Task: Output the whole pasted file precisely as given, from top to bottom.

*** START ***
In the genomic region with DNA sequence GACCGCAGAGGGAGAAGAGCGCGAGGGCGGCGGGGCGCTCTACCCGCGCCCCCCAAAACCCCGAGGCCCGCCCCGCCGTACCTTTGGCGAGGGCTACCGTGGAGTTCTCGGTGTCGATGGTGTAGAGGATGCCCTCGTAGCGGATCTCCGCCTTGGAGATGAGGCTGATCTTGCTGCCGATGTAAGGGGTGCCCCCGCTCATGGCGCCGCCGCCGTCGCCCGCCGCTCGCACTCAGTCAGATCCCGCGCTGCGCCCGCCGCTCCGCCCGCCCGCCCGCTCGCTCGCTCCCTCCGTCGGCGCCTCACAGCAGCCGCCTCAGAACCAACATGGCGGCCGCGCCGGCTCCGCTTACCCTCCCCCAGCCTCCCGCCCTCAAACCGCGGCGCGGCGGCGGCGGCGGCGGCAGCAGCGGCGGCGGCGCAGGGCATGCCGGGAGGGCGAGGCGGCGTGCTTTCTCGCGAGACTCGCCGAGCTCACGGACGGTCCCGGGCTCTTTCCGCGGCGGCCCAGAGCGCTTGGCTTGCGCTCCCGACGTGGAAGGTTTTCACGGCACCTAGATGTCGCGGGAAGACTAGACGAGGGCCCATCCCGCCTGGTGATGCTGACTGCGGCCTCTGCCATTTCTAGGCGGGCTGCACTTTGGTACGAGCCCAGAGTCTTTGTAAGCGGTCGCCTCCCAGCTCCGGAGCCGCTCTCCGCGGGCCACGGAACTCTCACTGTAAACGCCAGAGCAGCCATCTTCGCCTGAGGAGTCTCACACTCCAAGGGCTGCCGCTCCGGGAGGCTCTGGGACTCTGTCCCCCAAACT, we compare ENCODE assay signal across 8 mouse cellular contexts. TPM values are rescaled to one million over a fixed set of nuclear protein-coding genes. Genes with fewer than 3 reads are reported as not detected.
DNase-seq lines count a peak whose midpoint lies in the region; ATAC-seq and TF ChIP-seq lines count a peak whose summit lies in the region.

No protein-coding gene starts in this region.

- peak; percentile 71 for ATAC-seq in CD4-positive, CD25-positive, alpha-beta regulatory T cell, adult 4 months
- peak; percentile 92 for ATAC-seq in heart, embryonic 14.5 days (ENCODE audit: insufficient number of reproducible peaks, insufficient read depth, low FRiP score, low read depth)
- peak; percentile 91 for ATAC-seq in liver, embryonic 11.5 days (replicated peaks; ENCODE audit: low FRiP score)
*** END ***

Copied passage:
In the genomic region with DNA sequence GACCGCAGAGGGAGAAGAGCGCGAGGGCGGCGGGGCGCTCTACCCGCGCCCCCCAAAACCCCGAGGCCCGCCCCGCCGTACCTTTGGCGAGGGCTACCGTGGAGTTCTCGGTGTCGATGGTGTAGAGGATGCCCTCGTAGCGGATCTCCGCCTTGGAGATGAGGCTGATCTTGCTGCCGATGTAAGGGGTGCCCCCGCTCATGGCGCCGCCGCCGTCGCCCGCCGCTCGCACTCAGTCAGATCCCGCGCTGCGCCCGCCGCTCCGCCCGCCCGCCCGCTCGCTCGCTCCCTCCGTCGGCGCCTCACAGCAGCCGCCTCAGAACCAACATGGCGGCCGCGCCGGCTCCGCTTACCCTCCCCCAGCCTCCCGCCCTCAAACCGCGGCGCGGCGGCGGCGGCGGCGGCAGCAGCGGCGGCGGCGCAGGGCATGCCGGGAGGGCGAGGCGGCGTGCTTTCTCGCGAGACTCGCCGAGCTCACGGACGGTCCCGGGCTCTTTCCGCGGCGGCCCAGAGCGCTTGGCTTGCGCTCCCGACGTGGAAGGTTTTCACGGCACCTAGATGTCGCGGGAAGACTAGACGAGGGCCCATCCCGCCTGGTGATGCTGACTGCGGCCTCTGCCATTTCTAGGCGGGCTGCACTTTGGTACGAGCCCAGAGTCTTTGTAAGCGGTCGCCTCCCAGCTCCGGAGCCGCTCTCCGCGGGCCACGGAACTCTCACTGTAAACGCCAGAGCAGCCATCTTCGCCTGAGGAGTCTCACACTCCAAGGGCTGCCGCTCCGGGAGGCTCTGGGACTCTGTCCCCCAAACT, we compare ENCODE assay signal across 8 mouse cellular contexts. TPM values are rescaled to one million over a fixed set of nuclear protein-coding genes. Genes with fewer than 3 reads are reported as not detected.
DNase-seq lines count a peak whose midpoint lies in the region; ATAC-seq and TF ChIP-seq lines count a peak whose summit lies in the region.

No protein-coding gene starts in this region.

- peak; percentile 71 for ATAC-seq in CD4-positive, CD25-positive, alpha-beta regulatory T cell, adult 4 months
- peak; percentile 92 for ATAC-seq in heart, embryonic 14.5 days (ENCODE audit: insufficient number of reproducible peaks, insufficient read depth, low FRiP score, low read depth)
- peak; percentile 91 for ATAC-seq in liver, embryonic 11.5 days (replicated peaks; ENCODE audit: low FRiP score)